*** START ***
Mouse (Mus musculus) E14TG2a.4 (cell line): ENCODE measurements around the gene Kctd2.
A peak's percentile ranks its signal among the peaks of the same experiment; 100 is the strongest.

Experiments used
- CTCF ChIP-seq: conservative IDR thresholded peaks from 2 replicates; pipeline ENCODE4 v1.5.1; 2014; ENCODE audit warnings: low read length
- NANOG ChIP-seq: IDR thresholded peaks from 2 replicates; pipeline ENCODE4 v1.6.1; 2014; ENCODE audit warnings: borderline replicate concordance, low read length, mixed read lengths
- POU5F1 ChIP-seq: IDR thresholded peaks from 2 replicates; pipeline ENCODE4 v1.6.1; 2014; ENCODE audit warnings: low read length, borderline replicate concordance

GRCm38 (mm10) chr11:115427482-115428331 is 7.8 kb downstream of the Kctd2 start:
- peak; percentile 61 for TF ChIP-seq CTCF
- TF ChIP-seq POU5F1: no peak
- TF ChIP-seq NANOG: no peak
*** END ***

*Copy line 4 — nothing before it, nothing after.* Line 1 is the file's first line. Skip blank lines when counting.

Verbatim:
- CTCF ChIP-seq: conservative IDR thresholded peaks from 2 replicates; pipeline ENCODE4 v1.5.1; 2014; ENCODE audit warnings: low read length